Friday, 1 August 2014

Armley Mills

This past Tuesday (29th July) Paul and I went to Leeds Industrial Museum. The museum is located on the grounds of the old Armley Mills in Leeds. Armley Mills, for those who may be interested, was once the world's largest woollen mill. Exhibits cover 3 floors, in addition to outside areas. Admission is £3.60 for adults, £1.80 for children over 5, £2.90 for concession tickets (students and OAPs), and £7.60 for families. Saying this, Paul and I got in for free as he's disabled/special needs and I'm his carer. It might be worthwhile to bring a letter from the DWP to prove that your child is in receipt of DLA, if this applies to you as well.

When we first walked into the museum, I was concerned that it looked quite small. As I said before though, the museum is larger than it looks and there's quite a bit to see and do there. You enter the museum via the gift shop. To your right is the café which serves biscuits and hot drinks, to your left is the museum proper. The gift shop is well worth looking around. There are several items there from toys to books to mugs and tea towels. All of which are high quality and would make wonderful souvenirs. Paul chose a model train which makes train noises. It's just the right size for his wooden train tracks.

The first room you enter after the gift shop has several exhibits as well as a few activities. Paul really enjoyed playing with the train tracks.

Further into the museum is a small playhouse which is made completely of material knitted by the public. I thought it was pretty neat; Paul didn't seem too impressed by it, though he did go inside and sat down for a minute.

A few of the more hands on activities consisted of a faux phone operator's control panel and some optical illusions. Paul listened to one of the operator recordings, but they didn't hold his interest. He did love the optical illusions however. He loves spinning things, so that's what he started doing. After I showed him how to see the pictures "move", his response was "Wow. That's cool".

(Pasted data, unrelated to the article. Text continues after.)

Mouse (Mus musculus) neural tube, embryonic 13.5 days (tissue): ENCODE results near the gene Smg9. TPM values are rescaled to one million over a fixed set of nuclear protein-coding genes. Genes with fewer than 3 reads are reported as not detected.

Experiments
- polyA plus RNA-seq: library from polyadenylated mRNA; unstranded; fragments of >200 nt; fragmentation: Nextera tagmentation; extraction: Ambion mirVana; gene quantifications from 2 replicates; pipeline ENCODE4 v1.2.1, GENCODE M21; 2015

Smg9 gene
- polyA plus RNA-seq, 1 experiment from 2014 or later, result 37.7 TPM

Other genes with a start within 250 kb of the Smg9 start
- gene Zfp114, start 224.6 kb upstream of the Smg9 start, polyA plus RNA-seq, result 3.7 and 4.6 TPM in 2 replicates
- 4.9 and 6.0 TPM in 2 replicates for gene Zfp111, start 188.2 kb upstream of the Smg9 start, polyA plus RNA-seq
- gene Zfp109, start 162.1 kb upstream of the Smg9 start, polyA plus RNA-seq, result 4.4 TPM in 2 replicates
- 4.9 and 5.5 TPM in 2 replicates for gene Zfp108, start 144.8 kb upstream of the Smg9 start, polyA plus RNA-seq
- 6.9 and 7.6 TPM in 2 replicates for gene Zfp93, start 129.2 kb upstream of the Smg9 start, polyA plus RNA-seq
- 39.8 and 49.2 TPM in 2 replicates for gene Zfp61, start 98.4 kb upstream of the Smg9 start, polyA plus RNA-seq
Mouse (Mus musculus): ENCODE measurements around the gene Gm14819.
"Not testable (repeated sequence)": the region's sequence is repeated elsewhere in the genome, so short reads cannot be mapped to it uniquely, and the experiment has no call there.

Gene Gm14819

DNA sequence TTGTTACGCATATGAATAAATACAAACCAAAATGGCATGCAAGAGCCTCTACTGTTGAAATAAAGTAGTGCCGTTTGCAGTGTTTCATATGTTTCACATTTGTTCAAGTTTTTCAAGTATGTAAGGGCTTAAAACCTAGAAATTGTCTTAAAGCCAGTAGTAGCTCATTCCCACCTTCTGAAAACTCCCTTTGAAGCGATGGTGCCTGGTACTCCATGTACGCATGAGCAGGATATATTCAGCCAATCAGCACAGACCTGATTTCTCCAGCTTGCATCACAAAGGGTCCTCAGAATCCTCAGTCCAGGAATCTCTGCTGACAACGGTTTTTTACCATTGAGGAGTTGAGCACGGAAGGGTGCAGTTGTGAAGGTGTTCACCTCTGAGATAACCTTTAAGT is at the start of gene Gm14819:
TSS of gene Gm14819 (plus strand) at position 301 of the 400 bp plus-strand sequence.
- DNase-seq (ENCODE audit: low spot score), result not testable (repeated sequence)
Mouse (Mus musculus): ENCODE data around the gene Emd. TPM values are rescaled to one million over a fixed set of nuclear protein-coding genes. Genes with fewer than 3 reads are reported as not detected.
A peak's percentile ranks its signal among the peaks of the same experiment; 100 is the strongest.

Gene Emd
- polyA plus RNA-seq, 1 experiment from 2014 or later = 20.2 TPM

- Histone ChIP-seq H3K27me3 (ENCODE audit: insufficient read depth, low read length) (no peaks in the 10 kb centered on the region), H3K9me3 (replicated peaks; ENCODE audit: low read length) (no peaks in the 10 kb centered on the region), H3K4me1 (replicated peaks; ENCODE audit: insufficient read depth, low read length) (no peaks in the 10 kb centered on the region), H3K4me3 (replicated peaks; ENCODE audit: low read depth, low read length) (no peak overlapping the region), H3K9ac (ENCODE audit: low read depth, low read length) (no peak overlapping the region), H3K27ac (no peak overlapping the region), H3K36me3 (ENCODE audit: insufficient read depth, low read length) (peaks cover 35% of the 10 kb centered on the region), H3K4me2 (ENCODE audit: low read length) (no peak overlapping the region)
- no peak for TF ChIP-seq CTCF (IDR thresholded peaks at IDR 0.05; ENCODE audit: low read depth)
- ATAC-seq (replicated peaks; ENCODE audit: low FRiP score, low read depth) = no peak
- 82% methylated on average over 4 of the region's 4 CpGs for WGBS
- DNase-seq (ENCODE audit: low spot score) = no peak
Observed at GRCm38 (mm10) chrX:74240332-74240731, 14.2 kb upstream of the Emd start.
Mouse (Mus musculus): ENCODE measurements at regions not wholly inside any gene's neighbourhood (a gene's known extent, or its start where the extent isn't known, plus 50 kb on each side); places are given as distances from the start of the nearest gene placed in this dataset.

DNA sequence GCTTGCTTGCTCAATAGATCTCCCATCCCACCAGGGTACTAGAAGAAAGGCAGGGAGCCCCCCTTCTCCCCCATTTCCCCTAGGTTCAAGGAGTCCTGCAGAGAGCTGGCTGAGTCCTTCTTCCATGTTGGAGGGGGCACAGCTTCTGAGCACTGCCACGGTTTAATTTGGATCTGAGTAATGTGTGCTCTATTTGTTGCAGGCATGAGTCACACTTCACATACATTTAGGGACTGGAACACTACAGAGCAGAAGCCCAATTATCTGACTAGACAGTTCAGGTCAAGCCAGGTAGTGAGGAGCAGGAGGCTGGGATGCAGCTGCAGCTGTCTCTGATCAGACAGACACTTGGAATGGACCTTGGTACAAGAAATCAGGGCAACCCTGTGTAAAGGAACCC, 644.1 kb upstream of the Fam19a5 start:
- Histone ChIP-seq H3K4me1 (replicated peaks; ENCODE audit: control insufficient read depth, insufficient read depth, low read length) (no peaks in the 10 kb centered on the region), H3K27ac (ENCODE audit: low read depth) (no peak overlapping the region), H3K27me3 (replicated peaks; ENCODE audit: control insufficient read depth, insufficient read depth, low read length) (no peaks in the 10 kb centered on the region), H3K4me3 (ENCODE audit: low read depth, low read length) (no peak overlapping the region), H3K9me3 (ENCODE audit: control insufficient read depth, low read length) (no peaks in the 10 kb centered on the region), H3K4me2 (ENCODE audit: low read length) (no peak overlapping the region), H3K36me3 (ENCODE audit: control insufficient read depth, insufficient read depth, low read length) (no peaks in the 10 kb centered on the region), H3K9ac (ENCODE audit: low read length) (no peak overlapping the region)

Armley Mills also has a working replica of a 1920's cinema. You can sit down and watch a short film clip from that era. Most kids aren't going to be impressed by this, unless they're history buffs. Paul just wanted to completely bypass the whole thing, but I convinced him to sit down long enough for a photo. You can probably tell he was just humouring me at this stage!

Paul's favourite exhibits of the museum by far were the trains. They had several restored engines inside and several more outside. Paul really enjoyed looking at them all. He was a bit disappointed that he couldn't ride on any of them, but that didn't stop him from walking along the short length of disused track and making train noises!

If you visit the museum, you'll want to bring a picnic lunch (or get takeaway from the nearby Pizza Hut) in order to take advantage of the beautiful outdoor picnic area.

Overall, the museum is quite nice. Whilst it might not hold the interest of really young children, there are enough hands on activities to keep slightly older children occupied. Paul certainly seemed to enjoy the outing and we spent just over an hour walking around looking at things. If you do the activities, read the exhibit signs, and watch the film, it will probably take upwards of two to three hours to get all the way through the building.

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